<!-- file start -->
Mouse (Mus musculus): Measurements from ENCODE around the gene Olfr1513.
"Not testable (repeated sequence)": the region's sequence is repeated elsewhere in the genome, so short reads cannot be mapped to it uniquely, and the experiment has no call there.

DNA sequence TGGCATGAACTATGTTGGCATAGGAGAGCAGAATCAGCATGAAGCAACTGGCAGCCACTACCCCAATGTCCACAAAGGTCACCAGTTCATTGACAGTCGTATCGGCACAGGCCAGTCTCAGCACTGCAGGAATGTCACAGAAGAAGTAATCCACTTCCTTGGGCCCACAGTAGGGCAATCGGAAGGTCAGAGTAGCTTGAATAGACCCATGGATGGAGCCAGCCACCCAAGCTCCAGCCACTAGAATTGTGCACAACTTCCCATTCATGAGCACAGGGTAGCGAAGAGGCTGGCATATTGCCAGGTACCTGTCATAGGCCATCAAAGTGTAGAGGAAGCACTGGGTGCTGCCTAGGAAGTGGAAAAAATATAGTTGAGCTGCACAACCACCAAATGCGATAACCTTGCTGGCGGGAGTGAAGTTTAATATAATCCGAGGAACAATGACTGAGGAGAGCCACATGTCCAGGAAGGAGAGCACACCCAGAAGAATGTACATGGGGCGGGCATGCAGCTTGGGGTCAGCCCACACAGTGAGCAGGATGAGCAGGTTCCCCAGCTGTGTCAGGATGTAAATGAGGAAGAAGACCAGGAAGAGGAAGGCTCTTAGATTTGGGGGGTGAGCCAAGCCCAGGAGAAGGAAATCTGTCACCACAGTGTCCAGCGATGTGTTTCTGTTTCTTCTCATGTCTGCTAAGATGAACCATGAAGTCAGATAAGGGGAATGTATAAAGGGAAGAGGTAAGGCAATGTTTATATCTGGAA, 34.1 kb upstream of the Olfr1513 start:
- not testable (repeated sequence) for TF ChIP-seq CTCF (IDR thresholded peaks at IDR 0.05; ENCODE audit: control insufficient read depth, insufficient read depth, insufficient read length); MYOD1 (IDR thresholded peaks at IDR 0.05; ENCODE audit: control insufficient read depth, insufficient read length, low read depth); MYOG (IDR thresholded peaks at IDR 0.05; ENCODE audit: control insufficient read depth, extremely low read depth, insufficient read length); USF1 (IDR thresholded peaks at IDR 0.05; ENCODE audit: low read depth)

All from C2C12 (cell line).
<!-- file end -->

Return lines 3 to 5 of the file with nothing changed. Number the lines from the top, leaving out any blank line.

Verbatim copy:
DNA sequence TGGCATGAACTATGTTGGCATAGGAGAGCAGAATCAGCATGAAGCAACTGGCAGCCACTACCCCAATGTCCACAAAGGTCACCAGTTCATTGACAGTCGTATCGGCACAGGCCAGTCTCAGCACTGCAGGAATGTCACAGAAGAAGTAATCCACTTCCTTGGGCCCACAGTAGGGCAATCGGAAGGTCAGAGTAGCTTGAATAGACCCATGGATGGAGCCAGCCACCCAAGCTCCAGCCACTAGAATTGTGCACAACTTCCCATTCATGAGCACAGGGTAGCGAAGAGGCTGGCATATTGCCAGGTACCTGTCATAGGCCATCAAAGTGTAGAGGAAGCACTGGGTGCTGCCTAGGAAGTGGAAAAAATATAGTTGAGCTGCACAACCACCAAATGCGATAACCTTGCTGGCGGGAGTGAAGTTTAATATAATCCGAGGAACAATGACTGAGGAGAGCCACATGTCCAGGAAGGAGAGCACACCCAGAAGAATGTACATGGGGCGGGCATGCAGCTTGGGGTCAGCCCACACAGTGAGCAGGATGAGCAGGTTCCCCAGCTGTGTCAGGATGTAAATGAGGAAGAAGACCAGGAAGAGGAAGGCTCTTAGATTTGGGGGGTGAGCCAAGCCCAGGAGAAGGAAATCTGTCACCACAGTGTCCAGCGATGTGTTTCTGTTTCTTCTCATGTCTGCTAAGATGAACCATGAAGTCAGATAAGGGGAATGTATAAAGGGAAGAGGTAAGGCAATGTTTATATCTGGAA, 34.1 kb upstream of the Olfr1513 start:
- not testable (repeated sequence) for TF ChIP-seq CTCF (IDR thresholded peaks at IDR 0.05; ENCODE audit: control insufficient read depth, insufficient read depth, insufficient read length); MYOD1 (IDR thresholded peaks at IDR 0.05; ENCODE audit: control insufficient read depth, insufficient read length, low read depth); MYOG (IDR thresholded peaks at IDR 0.05; ENCODE audit: control insufficient read depth, extremely low read depth, insufficient read length); USF1 (IDR thresholded peaks at IDR 0.05; ENCODE audit: low read depth)

All from C2C12 (cell line).